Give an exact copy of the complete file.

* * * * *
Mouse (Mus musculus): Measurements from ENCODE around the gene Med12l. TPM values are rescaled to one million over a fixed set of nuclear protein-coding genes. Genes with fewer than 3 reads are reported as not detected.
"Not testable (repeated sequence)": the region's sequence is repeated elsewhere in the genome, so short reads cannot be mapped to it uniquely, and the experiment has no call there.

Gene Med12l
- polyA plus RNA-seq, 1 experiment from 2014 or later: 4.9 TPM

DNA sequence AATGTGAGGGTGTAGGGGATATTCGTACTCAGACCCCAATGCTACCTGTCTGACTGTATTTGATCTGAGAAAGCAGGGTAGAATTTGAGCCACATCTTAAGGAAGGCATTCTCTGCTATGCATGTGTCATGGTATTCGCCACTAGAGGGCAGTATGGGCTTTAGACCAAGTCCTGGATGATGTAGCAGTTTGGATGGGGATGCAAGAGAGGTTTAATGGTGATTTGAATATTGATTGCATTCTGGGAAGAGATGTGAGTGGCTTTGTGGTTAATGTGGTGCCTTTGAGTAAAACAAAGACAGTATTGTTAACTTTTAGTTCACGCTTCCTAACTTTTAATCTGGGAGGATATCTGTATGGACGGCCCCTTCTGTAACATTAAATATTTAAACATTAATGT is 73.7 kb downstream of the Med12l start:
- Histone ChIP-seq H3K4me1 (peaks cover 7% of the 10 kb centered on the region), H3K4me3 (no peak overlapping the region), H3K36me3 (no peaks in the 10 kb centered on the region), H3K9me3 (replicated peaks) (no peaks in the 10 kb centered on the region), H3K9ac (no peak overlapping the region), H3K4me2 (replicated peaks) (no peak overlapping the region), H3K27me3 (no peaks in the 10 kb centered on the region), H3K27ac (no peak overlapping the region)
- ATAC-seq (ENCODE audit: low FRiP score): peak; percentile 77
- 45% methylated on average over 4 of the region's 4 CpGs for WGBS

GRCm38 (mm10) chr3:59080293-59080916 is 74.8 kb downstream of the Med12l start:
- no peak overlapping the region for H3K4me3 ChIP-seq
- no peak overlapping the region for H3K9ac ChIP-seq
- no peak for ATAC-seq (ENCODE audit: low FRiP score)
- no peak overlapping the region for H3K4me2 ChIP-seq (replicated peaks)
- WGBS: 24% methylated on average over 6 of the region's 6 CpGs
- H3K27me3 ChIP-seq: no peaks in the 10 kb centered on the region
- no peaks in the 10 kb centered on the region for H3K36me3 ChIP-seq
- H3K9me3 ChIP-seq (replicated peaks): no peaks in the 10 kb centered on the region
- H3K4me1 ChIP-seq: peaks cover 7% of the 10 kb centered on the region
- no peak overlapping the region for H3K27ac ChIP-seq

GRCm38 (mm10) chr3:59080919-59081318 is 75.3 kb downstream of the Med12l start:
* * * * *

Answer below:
Mouse (Mus musculus): Measurements from ENCODE around the gene Med12l. TPM values are rescaled to one million over a fixed set of nuclear protein-coding genes. Genes with fewer than 3 reads are reported as not detected.
"Not testable (repeated sequence)": the region's sequence is repeated elsewhere in the genome, so short reads cannot be mapped to it uniquely, and the experiment has no call there.

Gene Med12l
- polyA plus RNA-seq, 1 experiment from 2014 or later: 4.9 TPM

DNA sequence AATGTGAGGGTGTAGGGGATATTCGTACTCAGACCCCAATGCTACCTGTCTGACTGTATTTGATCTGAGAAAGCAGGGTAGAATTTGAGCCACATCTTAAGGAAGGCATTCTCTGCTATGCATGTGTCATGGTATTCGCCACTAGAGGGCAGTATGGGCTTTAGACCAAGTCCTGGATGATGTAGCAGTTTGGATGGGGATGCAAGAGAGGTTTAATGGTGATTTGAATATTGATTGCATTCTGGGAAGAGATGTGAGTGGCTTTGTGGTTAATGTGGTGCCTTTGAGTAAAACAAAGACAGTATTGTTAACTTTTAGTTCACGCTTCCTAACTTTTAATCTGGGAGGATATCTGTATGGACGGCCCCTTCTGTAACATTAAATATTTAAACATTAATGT is 73.7 kb downstream of the Med12l start:
- Histone ChIP-seq H3K4me1 (peaks cover 7% of the 10 kb centered on the region), H3K4me3 (no peak overlapping the region), H3K36me3 (no peaks in the 10 kb centered on the region), H3K9me3 (replicated peaks) (no peaks in the 10 kb centered on the region), H3K9ac (no peak overlapping the region), H3K4me2 (replicated peaks) (no peak overlapping the region), H3K27me3 (no peaks in the 10 kb centered on the region), H3K27ac (no peak overlapping the region)
- ATAC-seq (ENCODE audit: low FRiP score): peak; percentile 77
- 45% methylated on average over 4 of the region's 4 CpGs for WGBS

GRCm38 (mm10) chr3:59080293-59080916 is 74.8 kb downstream of the Med12l start:
- no peak overlapping the region for H3K4me3 ChIP-seq
- no peak overlapping the region for H3K9ac ChIP-seq
- no peak for ATAC-seq (ENCODE audit: low FRiP score)
- no peak overlapping the region for H3K4me2 ChIP-seq (replicated peaks)
- WGBS: 24% methylated on average over 6 of the region's 6 CpGs
- H3K27me3 ChIP-seq: no peaks in the 10 kb centered on the region
- no peaks in the 10 kb centered on the region for H3K36me3 ChIP-seq
- H3K9me3 ChIP-seq (replicated peaks): no peaks in the 10 kb centered on the region
- H3K4me1 ChIP-seq: peaks cover 7% of the 10 kb centered on the region
- no peak overlapping the region for H3K27ac ChIP-seq

GRCm38 (mm10) chr3:59080919-59081318 is 75.3 kb downstream of the Med12l start: